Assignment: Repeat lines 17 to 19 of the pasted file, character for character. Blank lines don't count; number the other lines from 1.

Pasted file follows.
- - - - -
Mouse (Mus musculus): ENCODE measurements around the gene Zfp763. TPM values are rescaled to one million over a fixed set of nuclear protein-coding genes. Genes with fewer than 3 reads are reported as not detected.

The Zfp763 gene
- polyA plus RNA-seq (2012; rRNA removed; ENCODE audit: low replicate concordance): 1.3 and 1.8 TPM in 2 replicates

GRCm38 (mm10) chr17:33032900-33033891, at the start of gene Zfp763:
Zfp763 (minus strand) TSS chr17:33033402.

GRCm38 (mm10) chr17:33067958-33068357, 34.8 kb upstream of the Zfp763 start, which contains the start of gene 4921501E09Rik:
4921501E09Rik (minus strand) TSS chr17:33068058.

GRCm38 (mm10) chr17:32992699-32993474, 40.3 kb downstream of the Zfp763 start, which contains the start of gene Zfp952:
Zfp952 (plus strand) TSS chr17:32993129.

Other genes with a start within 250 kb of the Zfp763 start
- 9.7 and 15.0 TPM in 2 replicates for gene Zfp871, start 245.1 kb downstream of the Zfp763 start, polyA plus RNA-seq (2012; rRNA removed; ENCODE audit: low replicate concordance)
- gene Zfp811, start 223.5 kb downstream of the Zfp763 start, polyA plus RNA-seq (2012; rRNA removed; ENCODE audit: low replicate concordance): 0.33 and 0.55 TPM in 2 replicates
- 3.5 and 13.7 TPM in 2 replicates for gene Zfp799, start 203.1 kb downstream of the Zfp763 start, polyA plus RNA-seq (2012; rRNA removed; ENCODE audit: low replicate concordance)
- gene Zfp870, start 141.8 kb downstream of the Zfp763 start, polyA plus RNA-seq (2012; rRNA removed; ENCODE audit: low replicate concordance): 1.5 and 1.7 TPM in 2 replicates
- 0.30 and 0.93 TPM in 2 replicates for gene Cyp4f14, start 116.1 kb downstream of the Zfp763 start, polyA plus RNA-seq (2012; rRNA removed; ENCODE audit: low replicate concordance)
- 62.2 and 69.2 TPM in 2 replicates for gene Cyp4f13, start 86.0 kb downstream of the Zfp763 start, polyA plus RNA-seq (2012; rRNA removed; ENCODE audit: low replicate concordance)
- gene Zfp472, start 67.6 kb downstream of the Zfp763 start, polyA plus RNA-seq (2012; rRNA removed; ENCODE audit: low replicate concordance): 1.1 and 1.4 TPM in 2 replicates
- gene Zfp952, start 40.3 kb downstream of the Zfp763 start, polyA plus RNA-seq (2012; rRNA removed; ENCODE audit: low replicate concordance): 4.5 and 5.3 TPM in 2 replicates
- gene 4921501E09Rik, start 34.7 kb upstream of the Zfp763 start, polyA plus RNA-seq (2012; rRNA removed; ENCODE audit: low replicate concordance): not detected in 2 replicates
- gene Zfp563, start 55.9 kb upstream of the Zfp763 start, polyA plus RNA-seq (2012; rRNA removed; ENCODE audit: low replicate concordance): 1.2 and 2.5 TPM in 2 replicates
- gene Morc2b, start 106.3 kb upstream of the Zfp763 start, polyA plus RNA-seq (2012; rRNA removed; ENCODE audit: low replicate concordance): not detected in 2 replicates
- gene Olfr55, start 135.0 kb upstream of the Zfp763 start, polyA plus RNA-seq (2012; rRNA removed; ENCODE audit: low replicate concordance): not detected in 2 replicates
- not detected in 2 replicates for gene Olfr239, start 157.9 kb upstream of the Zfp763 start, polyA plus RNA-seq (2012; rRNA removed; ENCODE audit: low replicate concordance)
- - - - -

- gene Zfp472, start 67.6 kb downstream of the Zfp763 start, polyA plus RNA-seq (2012; rRNA removed; ENCODE audit: low replicate concordance): 1.1 and 1.4 TPM in 2 replicates
- gene Zfp952, start 40.3 kb downstream of the Zfp763 start, polyA plus RNA-seq (2012; rRNA removed; ENCODE audit: low replicate concordance): 4.5 and 5.3 TPM in 2 replicates
- gene 4921501E09Rik, start 34.7 kb upstream of the Zfp763 start, polyA plus RNA-seq (2012; rRNA removed; ENCODE audit: low replicate concordance): not detected in 2 replicates